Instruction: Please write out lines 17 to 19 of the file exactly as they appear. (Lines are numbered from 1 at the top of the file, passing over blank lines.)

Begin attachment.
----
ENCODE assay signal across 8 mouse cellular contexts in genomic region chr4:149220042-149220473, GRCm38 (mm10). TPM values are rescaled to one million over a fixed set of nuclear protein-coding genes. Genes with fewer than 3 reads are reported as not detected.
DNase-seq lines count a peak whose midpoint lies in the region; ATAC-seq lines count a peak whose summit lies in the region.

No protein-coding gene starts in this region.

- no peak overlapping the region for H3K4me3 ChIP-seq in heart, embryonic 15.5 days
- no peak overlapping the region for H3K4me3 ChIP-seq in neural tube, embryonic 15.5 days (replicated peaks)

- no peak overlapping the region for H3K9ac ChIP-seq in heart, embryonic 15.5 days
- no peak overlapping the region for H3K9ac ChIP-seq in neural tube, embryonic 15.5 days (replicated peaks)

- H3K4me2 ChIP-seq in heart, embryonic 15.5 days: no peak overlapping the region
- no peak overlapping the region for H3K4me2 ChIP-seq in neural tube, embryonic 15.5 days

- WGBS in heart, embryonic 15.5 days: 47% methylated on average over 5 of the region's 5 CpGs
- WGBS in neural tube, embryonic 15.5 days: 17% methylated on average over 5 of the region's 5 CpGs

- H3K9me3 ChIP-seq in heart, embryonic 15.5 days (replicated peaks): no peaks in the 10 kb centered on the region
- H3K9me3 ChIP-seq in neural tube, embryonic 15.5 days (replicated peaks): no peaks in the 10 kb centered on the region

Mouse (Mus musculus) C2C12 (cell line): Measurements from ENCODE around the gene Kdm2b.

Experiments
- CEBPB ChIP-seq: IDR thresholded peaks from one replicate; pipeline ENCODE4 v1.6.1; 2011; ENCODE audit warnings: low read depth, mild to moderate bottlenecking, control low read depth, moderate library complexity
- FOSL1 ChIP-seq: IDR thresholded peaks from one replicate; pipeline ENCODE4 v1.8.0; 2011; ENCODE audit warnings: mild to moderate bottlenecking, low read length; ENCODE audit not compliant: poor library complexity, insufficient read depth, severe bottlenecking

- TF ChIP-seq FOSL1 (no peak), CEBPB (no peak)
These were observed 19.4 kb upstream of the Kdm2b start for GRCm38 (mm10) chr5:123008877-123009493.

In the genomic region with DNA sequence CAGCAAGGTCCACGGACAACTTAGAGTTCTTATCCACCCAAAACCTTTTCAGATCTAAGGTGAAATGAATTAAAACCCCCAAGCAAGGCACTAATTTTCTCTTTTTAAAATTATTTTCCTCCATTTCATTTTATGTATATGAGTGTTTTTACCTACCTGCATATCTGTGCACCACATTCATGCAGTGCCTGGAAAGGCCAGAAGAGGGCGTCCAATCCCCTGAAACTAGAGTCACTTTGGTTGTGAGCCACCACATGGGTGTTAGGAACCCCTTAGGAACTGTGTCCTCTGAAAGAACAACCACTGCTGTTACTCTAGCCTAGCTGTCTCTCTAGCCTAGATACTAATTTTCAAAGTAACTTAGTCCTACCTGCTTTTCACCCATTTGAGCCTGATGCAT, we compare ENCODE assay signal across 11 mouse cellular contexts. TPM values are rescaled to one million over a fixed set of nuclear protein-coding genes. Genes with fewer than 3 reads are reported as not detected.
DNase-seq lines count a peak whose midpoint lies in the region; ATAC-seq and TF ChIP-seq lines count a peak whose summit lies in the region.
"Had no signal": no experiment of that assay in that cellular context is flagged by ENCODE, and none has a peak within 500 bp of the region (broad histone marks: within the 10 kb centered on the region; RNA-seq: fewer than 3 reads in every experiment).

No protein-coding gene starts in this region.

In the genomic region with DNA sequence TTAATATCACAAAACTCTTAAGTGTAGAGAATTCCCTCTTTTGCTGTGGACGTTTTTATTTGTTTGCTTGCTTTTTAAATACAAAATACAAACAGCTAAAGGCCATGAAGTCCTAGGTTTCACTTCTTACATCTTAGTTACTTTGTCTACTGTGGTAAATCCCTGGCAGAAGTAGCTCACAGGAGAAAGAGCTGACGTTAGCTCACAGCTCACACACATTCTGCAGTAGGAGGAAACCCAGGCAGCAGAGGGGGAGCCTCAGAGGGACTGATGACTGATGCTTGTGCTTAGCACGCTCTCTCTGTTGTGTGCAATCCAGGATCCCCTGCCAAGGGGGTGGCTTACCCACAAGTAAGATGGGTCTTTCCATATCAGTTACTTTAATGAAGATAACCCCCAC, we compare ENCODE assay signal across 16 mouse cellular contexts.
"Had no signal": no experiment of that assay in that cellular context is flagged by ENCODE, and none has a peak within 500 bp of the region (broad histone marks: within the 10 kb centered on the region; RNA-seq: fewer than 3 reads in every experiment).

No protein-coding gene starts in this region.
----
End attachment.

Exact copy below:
- FOSL1 ChIP-seq: IDR thresholded peaks from one replicate; pipeline ENCODE4 v1.8.0; 2011; ENCODE audit warnings: mild to moderate bottlenecking, low read length; ENCODE audit not compliant: poor library complexity, insufficient read depth, severe bottlenecking

- TF ChIP-seq FOSL1 (no peak), CEBPB (no peak)
These were observed 19.4 kb upstream of the Kdm2b start for GRCm38 (mm10) chr5:123008877-123009493.